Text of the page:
I also don’t think it takes a political science degree to know that it makes it harder to oppose a bill when it’s presented as a child protection measure.
Well, it seems after God, Guns and Gays (oh ya and flag burning) stopped working for them, after people got so fed up with the nightmare of the Bush White House Residency and the Rubber Stamp Republican congress, and with the strongly positive response of the population to Obama and Stimulus package, they are desperate to find something else.
This time they want to go “high tech”?
Protect the children!
Don’t worry about health care for them or feeding them, or helping kids not have more of them, ….
I guess Republican National Committee Chairman Michael S. Steele plans for an “off the hook” public relations effort for the GOP to go Hip Hop did not resonant with the elected Republican officials
No, this is typical of many Washington solutions that come out to “protect children”, but wind up being more far-reaching in their possible impact.
I don’t think it’s particularly practical or would be ultimately useful for law enforcement for its stated purpose. It’s just something to get some political points from particular conservative constituents.
Not in the least. The creators of the bill show they have little, if any, understanding of how the internet works
As someone said “What use, if any would a MAC address (the ONLY thing that a computer tells the hotspot about itself) have to investigators in tracking down a child pornographer? NONE. ”
To take this one step farther. MAC addresses can be easily spoofed. So a MAC address, an IP address or anything else, offers zero identification. Even if the world adopted some form of mutual authentication to connect to these hotspots, such as the requirement of person certificates, it still is something that could be circumvented.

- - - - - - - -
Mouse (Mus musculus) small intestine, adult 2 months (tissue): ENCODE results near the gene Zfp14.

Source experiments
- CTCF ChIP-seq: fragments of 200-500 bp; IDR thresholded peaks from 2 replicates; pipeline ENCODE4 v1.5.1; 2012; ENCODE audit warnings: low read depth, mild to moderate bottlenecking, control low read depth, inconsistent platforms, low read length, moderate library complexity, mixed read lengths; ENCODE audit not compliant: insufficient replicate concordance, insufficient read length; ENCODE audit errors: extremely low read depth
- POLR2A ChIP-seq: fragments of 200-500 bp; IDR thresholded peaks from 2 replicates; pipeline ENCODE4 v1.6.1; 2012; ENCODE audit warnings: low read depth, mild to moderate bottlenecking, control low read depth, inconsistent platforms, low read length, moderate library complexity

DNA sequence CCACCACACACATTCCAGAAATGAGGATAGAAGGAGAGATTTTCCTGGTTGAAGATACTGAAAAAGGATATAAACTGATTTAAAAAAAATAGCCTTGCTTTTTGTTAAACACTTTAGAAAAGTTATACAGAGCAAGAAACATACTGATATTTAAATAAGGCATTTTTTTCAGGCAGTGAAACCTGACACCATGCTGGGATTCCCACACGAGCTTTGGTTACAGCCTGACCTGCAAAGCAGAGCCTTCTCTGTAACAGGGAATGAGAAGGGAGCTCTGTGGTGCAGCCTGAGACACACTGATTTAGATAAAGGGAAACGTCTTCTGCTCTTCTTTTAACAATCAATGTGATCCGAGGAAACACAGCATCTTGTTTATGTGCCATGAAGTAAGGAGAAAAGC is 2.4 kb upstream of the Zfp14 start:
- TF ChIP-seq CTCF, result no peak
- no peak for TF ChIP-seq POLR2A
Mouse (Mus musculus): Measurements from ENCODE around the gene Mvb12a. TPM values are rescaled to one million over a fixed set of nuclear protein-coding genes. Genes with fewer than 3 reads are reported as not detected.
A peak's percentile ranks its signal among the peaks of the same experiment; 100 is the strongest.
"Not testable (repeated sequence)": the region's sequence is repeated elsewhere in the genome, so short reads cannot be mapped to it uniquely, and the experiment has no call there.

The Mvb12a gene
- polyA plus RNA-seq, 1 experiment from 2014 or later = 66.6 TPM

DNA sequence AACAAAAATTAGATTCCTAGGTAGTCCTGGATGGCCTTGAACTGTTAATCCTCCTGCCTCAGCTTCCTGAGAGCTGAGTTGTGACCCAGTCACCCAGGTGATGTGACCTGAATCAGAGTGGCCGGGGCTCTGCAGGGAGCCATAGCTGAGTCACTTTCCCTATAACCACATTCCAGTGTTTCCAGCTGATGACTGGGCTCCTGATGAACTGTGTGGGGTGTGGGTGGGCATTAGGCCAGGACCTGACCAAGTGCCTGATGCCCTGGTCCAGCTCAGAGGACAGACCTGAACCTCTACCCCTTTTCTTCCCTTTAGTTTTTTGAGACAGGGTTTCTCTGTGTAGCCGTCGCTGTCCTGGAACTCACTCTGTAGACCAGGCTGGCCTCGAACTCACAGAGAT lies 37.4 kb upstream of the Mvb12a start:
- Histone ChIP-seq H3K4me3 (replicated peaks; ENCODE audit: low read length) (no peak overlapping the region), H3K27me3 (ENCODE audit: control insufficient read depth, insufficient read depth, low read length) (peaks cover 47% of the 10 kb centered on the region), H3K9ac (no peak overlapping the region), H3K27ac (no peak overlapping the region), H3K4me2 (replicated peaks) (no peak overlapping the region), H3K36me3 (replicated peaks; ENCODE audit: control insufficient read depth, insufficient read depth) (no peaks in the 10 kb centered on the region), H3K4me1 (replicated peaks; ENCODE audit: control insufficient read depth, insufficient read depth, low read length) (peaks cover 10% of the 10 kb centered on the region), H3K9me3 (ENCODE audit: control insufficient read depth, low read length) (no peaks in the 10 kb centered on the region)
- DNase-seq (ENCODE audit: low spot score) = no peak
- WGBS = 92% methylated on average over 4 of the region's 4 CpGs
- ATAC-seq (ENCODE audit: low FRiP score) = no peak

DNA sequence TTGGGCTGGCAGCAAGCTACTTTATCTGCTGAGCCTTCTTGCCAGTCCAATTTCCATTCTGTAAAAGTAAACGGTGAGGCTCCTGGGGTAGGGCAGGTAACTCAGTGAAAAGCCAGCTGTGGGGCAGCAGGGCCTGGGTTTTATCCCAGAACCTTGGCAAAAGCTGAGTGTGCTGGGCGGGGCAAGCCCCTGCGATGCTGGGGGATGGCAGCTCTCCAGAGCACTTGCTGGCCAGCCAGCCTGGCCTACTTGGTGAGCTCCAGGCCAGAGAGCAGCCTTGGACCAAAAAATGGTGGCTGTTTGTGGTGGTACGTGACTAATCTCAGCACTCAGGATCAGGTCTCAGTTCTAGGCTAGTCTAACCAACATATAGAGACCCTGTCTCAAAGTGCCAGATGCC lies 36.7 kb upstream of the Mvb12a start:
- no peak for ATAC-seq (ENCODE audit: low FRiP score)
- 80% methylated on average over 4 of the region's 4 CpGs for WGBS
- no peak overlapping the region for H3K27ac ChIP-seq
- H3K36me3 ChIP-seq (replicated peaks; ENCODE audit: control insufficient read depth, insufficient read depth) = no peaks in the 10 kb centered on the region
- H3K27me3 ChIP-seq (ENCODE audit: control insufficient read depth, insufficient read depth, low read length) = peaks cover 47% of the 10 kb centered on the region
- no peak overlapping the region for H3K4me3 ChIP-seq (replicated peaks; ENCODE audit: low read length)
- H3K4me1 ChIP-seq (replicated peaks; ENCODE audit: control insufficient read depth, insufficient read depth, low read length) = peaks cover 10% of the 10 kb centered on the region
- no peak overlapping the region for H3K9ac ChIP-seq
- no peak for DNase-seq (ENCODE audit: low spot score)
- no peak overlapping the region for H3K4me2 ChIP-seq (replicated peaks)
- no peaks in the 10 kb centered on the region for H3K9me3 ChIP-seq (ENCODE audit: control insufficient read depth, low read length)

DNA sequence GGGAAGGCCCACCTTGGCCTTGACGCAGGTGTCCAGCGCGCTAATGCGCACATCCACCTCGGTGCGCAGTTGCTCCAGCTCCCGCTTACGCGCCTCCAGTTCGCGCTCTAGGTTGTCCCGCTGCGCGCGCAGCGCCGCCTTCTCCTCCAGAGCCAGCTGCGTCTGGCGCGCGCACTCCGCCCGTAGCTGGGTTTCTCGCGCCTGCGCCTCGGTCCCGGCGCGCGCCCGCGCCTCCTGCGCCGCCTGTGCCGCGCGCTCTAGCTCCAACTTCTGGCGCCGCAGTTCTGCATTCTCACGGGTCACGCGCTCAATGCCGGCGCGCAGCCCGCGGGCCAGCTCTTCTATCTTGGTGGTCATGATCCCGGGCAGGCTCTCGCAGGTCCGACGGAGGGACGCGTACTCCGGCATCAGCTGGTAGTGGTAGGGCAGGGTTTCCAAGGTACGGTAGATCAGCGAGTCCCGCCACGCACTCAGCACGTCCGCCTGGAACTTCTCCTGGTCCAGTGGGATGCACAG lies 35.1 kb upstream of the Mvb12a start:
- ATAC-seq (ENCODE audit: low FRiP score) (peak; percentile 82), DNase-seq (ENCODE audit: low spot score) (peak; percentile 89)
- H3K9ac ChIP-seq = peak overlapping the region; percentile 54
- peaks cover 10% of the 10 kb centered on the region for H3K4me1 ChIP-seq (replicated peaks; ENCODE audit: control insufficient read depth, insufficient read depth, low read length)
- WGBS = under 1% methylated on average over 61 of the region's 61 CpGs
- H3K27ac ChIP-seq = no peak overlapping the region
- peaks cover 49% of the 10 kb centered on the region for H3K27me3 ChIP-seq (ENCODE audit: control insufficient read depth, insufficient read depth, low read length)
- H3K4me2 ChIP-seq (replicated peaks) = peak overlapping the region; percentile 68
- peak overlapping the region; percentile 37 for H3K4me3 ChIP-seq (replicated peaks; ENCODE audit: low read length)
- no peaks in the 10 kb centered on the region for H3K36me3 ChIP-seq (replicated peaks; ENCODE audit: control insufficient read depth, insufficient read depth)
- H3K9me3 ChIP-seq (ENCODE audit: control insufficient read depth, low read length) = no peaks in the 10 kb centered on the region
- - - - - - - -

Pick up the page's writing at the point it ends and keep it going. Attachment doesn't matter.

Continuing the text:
Have read these posts and agree with everyone, but just wanted to pick up on David Marshalls point…”Whoever, being an Internet content hosting provider or e-mail service provider, knowingly engages in any conduct the provider knows or has reason to believe facilitates access to, or the possession of, child pornography…shall be fined under this title or imprisoned not more than 10 years, or both.”
The KEY word here is ‘knowingly, and it would, i believe, be up to the prosecutor to prove the ‘provider’ was knowingly involved?
Given their billions in profits, I fear the large I.S.P.’s would easily fend off court proceedings on that issue!
However, one wonders how Joe Bloggs with his free wireless hotspot in his cafe, hotel etc. would fare in similar cirumstances – faced with a Governmental accusation?
Wow, the Republican party sure does look out of touch these days. Instead of being nimble and strategic and growing with the times, they keep with their rigid, scare tactic ways. Sounds like a great way to get that majority back guys.
The problem will eventually need to be addressed, I’m a privacy fan, but IF you had a search warrant already for a MAC address it would be reasonable to expect wifi access points to be able to track when that MAC address signs on.
That said today it would be impossible, we could require all FUTURE wifi access points to be albe to log this info and IF THEY ARE ON THE INTERNET (i.e. NOT private networks) then upload the data in real time to a central server.
Storing it for the individual provider would be useless IMHO.
The problem with the above solution is it’s anti-privacy, I’d be against it, but technologically speaking it would meet what this bill is TRYING to accomplish as access points are replaced.
Forcing everyone to replace access points / DHCP servers would be very unreasonbale.